In the framework of the inception phase of Accelerating Action for the Elimination of Child Labour in Africa “ACCEL Africa” Project and in close coordination with the Government of Egypt, represented by Ministry of Manpower (MOM), Ministry of Social Solidarity (MOSS), and National Council for Childhood and Motherhood (NCCM), a celebration of the World Day Against Child Labour took place with the participation of huge media representatives, ILO tripartite, NGOs, UN Agencies and relevant international organizations.

    A preparatory event took place on June 11, 2019; which targeted 50 children at MOSS Child Labour Center that are currently involved in child labour and children who are at risk of educational drop-out to help them expressing themselves, raising their awareness on child rights and protection mechanisms and sensitizing them on the importance of education through interactive activities. Children were interactively coached to create their own play “interactive theatre”, puppet theatre story and draft their drawings on their opportunities and possible paths to achieve their dreams in line with WDACL 2019 theme.

  • © ILO

    US delegation visits ILO projects addressing child labour in cocoa-farming communities in Côte d'Ivoire.

    In Diekadiokro, a village in the M’Batto region of south-central Côte d’Ivoire, community members accompanied by their leaders had an interactive session with the US delegation, sharing parents’ and local implementing staff members’ experience in tackling child labour and safety at work issues.

    “We managed to build a consensus on the need to prevent and eliminate child labour and enrol and keep children at school,” explained Flora Kwame, director of M’batto Social Centre, a local office under the Ivorian Ministry of Labour and Social Protection and partner to the ILO on different projects since 2012.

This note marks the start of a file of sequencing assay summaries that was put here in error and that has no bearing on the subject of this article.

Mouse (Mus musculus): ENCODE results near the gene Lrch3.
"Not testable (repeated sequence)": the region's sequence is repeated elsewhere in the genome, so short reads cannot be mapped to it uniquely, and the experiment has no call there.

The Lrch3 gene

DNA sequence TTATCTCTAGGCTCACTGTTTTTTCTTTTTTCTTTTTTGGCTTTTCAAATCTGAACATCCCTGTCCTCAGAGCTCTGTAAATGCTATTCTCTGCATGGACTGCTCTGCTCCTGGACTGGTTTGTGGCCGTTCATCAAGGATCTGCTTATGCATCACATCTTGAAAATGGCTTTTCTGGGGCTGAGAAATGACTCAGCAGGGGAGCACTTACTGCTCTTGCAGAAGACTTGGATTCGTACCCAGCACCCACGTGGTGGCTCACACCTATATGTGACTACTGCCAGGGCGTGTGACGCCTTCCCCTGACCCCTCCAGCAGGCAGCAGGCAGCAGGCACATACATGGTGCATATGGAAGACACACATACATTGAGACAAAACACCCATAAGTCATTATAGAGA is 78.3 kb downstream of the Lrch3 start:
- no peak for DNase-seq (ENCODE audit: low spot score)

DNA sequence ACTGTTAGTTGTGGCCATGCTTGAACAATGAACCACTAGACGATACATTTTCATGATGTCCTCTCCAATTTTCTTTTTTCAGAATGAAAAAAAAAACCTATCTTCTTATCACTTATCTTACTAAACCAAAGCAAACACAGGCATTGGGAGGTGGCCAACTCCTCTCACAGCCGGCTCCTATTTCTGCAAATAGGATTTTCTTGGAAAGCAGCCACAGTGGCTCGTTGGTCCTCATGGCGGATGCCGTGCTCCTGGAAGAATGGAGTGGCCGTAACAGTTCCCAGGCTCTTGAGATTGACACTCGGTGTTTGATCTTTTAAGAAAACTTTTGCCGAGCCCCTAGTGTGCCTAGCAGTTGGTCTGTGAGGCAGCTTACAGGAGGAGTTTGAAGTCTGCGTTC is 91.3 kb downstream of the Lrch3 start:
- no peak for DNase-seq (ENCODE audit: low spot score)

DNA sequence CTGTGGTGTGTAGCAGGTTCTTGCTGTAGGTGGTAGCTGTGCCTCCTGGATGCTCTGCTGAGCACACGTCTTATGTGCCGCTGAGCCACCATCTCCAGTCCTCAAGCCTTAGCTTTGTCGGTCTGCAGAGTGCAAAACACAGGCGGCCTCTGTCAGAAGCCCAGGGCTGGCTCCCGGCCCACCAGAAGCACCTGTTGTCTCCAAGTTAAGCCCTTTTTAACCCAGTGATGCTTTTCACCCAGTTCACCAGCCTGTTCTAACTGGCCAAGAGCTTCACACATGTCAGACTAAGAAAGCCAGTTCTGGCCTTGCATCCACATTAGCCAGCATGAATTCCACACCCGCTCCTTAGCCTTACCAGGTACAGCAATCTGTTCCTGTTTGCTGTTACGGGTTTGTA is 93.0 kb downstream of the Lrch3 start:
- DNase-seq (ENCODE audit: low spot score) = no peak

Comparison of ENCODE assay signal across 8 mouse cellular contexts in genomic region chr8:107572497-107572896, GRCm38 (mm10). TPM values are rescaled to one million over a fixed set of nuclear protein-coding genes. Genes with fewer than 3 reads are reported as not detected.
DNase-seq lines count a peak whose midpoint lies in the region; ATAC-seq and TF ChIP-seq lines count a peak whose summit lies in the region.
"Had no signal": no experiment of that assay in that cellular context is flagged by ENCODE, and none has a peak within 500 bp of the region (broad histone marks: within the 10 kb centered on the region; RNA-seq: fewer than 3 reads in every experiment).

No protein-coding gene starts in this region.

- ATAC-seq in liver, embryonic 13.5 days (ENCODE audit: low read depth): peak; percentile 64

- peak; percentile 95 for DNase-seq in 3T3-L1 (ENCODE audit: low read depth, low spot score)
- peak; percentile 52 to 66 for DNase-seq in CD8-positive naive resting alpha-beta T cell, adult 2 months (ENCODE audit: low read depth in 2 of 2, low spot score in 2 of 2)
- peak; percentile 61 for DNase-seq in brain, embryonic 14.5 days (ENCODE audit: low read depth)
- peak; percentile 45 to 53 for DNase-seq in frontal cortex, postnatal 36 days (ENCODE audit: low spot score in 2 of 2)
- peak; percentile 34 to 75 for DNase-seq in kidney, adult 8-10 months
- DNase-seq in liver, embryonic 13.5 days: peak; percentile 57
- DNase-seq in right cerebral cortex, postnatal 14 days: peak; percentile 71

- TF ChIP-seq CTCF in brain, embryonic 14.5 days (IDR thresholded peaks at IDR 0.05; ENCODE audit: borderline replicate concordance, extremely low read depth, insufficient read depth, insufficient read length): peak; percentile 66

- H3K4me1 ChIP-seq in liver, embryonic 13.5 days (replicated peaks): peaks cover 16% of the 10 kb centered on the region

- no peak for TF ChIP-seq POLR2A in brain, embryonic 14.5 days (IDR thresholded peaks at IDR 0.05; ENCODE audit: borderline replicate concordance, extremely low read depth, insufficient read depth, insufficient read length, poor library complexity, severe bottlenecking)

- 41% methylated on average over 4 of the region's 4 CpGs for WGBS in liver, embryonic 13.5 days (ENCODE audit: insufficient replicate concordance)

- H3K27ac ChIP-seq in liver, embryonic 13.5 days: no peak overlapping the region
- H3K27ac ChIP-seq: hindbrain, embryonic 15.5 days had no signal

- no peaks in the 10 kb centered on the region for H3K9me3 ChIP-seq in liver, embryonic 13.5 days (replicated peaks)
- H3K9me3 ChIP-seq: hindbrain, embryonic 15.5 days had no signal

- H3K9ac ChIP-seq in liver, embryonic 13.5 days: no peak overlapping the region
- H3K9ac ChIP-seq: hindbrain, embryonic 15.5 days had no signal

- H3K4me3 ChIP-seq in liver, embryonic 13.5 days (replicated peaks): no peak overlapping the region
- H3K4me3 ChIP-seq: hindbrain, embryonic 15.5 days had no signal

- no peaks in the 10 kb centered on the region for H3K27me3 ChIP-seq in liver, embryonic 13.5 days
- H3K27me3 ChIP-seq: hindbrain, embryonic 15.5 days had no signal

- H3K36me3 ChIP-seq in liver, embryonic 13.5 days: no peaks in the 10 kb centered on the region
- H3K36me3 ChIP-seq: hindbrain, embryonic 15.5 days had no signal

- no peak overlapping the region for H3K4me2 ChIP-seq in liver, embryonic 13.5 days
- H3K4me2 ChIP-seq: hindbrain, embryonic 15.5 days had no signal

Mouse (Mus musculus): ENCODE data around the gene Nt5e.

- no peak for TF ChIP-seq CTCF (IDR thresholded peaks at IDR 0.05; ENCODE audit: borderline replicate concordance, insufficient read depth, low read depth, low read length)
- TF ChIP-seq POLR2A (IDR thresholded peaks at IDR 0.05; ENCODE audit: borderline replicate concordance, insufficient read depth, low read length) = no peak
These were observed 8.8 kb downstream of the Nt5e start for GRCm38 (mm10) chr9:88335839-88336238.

A Public-Private Partnership (PPP) between the Chocolate and Cocoa Industry and the ILO to Combat Child Labour in Cocoa Growing Communities in Cote d’Ivoire and Ghana is among the projects aimed to strengthen Child Labour Monitoring Systems (CLMS) and provide support to national, district and community level operations in both Côte d’Ivoire and neighbouring Ghana.

    “In M’batto, we successfully identified and removed 49 children from child labour,” explained Flora Kwame.
    M’batto Social Centre has also provided support to the “Towards child labour-free cocoa-growing communities in Côte d’Ivoire and Ghana through an integrated area based approach” Cocoa Communities Project (CCP), an initiative framed by the Declaration of action to support the implementation of the Harkin-Engel Protocol .

    The initiative aims to accelerate progress in the elimination of child labour, with a focus on its worst forms, in cocoa-growing communities.
    “We helped communities to prioritize the actions needed to address social and economic issues and formulate community action plans in order to increase their productivity and drive the local development,” said Flora Kwame.

    “We organised ‘plans selling’ days through which community members would ‘market’ their respective community plans to potential donors and advocate for its funding,” she continued.

    Thanks to this strategy, community members mobilized multiple sources of funding for the implementation of their community action plans, which resulted in the strengthening of partnerships and ensured sustainability for their actions against child labour.


  1. Uganda

    « 100 Years – 100 Lives » | UGANDA - “I still live with back pain because of my work as a child in a tea plantation”

    As she entered the UN building in Geneva to take part to the Centenary session of the International Labour Conference in June 2019, Molly Namirembe – a youth advocate from Uganda - could almost feel like she was in a dream. But this was real. She was about to deliver a strong call to put an end to child labour that destroyed part of her own childhood and that could have led her to a life in poverty.

  2. Egypt 

    « 100 Years – 100 Lives » | EGYPT - “The ILO project will contribute to the elimination of child labour in Egypt’s cotton supply chain”

    Egypt is one of the six countries covered by a new ILO project to accelerate the elimination of child labour in African supply chains. It is likely to have a major impact on thousands of children’s lives throughout the country.